First came the popular demand that Egyptian Defense Minister Abdel Fattah al-Sisi run for president. Then came reports that he intended to run, followed by a referendum through which the masses declared their support for his candidacy. On the third anniversary of the January 25 Revolution, there were continued widespread demands that he run. The government then promoted him to the position of field marshal, leading many to expect that he would resign within hours. Finally came the announcement by the Supreme Council of the Armed Forces (SCAF) mandating Sisi for president.
Thousands of Egyptians, both supporters and opponents, had been waiting for news of Sisi's mandate. Sisi’s nomination was a turning point for those hesitant to describe the events of June 30 as a coup; now, they are certain it was. For those who describe June 30 as a revolution, Sisi becoming president would mark a happy end to their road map. And for those who had considered running for president, Sisi’s nomination is a sign for them to withdraw. Everyone realizes that Sisi will win the election, despite factors that could make a victory difficult.
“The next president of Egypt will not be veteran politician Amr Moussa, Nasserist leader Hamdeen Sabahi, former Brotherhood member Abdel Moneim Aboul Fotouh or retired Gen. Ahmed Shafiq. … Undoubtedly, Sisi enjoys wide popularity that would guarantee him victory …” wrote Saudi journalist Abdul Rahman al-Rashed in his Jan. 13 column for Asharq Alawsat.
These prospective candidates agree on Sisi’s overwhelming popularity, observed Rashed. Moussa, head of Egypt’s committee of 50 responsible for drafting the new constitution and a 2012 presidential candidate, said in a Jan. 9 Dream TV interview with journalist Wael al-Ibrashi, “Should Sisi run for presidency, he will win with a landslide majority.”
On Jan. 16, many news websites quoted Moussa as saying he will not run for the presidency because “the people want Sisi.”
In a Sept. 19, 2013, interview with ONtv, Sabahi said, “Sisi is a popular hero and is most likely to win if he runs in the elections.”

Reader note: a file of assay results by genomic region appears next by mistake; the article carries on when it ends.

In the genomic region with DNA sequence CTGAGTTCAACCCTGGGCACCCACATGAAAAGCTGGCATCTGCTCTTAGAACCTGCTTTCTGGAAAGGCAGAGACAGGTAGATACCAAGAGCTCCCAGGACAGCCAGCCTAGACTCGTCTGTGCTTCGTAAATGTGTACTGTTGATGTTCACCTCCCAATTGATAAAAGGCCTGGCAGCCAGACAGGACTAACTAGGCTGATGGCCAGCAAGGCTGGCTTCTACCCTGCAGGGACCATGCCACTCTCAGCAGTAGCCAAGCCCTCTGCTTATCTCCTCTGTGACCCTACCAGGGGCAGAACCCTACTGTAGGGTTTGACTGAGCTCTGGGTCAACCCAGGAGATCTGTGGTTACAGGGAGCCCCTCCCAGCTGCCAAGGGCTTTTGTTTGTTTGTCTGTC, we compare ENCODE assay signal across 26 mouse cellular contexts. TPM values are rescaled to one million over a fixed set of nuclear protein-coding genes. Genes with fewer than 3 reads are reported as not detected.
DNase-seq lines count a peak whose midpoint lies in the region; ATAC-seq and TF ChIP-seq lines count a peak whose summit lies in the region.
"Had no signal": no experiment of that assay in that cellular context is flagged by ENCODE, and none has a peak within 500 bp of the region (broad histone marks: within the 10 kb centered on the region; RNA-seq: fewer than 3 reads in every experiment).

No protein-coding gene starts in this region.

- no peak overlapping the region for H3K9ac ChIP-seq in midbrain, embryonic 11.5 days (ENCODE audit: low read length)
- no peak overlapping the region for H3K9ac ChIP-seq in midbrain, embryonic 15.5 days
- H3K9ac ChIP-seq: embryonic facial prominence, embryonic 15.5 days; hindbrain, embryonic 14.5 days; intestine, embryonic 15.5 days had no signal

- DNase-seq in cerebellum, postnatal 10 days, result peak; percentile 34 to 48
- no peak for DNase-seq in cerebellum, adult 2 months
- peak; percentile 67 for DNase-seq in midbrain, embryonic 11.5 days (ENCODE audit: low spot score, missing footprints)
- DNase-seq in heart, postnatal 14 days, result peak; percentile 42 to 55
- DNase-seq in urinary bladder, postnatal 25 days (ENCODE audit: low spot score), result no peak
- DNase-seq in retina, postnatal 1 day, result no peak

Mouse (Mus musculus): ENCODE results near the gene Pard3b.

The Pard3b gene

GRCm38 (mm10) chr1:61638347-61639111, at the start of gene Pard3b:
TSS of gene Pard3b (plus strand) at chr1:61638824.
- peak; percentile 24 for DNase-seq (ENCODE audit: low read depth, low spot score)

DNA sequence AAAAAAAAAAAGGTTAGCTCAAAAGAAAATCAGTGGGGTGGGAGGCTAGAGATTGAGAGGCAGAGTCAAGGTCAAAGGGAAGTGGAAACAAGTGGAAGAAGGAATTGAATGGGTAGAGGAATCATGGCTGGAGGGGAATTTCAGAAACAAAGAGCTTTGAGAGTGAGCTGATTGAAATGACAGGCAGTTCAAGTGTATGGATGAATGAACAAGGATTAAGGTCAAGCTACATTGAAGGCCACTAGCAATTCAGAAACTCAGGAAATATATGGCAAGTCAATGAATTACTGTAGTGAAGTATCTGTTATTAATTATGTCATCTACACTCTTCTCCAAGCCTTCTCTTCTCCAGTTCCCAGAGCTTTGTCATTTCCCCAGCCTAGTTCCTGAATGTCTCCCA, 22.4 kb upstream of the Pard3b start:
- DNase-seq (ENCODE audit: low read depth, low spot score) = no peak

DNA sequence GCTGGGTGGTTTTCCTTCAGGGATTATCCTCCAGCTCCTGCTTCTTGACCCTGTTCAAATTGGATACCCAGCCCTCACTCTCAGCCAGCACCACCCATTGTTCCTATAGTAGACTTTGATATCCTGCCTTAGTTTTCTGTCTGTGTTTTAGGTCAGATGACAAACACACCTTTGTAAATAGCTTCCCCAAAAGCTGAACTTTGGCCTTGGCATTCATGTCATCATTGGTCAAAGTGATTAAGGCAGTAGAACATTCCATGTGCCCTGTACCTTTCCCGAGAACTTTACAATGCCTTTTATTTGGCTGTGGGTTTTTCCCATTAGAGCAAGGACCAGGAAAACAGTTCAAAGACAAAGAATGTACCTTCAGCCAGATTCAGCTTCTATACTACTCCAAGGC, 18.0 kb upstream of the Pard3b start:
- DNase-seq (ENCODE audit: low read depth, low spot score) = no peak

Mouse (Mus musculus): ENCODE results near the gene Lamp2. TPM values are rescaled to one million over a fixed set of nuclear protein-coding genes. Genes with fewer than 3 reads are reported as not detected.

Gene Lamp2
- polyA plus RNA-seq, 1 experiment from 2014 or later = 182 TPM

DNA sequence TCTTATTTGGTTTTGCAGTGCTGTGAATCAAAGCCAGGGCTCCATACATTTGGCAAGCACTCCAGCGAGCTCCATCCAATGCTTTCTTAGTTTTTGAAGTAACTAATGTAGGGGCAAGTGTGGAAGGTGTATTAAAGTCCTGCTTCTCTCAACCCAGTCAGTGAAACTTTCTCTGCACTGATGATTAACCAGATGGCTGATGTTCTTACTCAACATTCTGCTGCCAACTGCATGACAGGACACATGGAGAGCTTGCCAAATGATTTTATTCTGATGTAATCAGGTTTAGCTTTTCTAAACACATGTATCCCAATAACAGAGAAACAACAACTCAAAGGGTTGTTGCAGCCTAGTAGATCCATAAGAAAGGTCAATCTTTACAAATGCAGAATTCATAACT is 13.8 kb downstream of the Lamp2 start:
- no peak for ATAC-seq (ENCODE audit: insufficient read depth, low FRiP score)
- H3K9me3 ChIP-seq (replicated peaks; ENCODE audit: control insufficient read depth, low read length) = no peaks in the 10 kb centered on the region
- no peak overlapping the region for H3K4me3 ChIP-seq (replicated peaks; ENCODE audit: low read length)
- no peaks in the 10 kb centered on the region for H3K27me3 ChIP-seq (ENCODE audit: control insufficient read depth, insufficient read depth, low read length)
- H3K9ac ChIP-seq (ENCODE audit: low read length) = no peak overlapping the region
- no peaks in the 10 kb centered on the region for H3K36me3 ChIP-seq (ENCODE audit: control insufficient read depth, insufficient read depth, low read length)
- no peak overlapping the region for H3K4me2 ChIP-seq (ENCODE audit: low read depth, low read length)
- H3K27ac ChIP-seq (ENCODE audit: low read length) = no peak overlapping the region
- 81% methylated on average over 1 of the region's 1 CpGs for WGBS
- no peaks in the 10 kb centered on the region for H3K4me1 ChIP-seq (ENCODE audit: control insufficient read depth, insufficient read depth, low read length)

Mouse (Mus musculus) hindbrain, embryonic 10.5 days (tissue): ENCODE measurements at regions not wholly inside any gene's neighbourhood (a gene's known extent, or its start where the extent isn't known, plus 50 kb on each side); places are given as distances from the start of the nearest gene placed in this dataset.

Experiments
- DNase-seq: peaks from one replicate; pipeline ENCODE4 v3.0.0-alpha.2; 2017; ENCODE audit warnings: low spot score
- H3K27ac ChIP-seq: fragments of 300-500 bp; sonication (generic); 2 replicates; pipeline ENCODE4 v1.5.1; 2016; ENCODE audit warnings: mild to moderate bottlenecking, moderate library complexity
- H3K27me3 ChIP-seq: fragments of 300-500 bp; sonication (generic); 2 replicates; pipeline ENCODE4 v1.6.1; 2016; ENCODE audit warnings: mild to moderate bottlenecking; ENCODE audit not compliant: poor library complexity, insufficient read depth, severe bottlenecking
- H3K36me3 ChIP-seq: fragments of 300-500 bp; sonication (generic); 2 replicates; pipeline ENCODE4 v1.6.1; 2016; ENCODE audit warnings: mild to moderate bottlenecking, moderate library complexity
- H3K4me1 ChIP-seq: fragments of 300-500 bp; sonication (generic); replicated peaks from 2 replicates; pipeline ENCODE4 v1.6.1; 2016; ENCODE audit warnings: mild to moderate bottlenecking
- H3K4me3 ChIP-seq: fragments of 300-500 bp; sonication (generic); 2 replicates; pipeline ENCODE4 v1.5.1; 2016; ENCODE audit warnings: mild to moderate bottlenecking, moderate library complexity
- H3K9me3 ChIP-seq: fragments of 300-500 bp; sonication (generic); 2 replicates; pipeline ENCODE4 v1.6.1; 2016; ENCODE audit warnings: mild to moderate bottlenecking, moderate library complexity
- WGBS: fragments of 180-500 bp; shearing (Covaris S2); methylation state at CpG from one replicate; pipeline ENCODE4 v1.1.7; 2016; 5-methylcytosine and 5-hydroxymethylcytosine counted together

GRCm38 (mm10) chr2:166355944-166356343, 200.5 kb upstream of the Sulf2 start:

Hossam Mouanes, former head of Sabahi’s electoral campaign, told Al-Monitor, “In light of the current criteria and estimates, one can confidently say that Sisi will win by a landslide if he runs in the elections.”
Ahmed Imam, media spokesman for the Strong Egypt Party founded by former presidential candidate Aboul Fotouh, told Al-Monitor, “A landslide victory is unlikely to happen. However, holding early presidential elections makes Sisi the most likely candidate to win, given the mobilization of government media outlets and apparatuses to support him.”
Meanwhile, Yehya Kadri, vice president of the Egyptian National Movement, which is close to Shafiq, stated during a Jan. 16 interview on Egyptian Dream TV that Sisi will win by a landslide.
“The state will choose to hold the presidential elections first, if it wishes to support Sisi,” Imam told Al-Monitor. He believes that holding presidential elections as soon as possible is the biggest guarantor of Sisi's victory. “However, should things drag on, every minute lost will mean a decrease in his popularity, which is not the same now as it was immediately following June 30,” he said.
Meanwhile, Wael Abu Sheaishea, spokesman of the pro-Sisi Pulse of the People Campaign, told Al-Monitor that holding the parliamentary elections before the presidential election would have caused political tensions among the various pro-Sisi political factions, and that such a situation would weaken their pro-Sisi consensus.